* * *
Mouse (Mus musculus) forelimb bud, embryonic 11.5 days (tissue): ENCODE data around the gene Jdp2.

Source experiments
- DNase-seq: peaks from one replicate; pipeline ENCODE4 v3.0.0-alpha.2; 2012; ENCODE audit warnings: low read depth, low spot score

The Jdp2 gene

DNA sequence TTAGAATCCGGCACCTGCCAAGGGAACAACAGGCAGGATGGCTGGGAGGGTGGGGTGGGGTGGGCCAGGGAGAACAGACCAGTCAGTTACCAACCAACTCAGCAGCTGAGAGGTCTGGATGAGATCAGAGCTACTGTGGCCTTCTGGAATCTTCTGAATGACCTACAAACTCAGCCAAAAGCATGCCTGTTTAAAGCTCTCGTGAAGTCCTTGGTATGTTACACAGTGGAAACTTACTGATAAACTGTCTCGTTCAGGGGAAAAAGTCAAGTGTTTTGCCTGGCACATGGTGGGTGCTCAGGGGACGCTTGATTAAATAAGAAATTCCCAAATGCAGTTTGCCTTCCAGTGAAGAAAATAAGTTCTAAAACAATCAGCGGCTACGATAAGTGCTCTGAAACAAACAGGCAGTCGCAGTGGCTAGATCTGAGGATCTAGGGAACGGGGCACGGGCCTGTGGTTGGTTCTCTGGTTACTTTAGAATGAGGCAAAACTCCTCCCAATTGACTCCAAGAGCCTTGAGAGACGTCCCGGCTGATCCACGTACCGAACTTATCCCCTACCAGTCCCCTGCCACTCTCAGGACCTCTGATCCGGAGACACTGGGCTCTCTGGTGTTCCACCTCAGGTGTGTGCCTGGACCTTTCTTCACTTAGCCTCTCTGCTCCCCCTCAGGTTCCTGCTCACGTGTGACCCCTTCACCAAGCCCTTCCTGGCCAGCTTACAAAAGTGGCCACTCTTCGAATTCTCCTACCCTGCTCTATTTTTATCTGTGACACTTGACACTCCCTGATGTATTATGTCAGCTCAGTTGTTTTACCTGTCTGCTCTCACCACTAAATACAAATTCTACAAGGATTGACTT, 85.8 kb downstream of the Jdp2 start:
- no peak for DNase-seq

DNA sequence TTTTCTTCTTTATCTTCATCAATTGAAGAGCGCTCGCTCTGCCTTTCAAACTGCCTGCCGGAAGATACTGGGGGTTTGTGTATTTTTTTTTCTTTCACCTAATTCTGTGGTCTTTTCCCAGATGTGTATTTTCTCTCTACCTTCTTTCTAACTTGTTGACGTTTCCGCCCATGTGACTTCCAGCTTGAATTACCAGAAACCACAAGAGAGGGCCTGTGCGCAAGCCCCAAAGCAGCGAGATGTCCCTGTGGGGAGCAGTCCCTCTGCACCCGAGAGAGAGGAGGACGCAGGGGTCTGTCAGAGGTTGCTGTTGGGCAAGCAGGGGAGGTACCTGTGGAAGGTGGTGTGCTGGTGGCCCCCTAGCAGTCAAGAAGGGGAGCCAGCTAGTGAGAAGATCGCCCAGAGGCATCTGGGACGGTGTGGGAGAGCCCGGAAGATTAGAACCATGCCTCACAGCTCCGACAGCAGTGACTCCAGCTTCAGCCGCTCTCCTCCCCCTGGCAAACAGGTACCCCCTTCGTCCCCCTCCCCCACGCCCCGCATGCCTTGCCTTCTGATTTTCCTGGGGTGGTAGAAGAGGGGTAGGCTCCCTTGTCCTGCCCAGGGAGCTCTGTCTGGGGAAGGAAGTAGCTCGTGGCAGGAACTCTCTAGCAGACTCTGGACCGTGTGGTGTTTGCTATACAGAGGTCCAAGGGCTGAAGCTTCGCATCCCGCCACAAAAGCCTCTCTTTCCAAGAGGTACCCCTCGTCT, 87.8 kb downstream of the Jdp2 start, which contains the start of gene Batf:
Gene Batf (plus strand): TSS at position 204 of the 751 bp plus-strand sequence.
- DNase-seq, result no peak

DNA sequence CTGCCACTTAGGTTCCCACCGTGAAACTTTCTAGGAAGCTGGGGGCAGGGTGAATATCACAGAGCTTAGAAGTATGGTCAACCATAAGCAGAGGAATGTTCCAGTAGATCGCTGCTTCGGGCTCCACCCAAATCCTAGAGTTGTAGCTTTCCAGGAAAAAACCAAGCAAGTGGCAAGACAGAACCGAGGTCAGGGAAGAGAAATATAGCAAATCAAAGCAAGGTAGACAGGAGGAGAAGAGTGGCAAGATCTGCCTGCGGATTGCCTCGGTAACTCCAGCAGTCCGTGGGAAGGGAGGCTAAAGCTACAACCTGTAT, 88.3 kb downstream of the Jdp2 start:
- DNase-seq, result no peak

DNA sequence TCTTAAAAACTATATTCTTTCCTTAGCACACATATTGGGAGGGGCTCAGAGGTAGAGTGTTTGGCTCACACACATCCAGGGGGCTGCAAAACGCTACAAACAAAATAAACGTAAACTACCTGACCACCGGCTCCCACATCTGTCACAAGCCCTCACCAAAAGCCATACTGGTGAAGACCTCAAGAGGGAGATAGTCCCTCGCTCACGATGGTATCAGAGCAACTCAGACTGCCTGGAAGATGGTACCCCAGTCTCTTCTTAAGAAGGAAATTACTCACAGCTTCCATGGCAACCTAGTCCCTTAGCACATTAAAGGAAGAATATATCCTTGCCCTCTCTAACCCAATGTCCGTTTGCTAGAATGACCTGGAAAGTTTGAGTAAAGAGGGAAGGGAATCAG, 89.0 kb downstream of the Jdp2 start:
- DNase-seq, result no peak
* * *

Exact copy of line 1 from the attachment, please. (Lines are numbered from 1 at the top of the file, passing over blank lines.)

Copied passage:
Mouse (Mus musculus) forelimb bud, embryonic 11.5 days (tissue): ENCODE data around the gene Jdp2.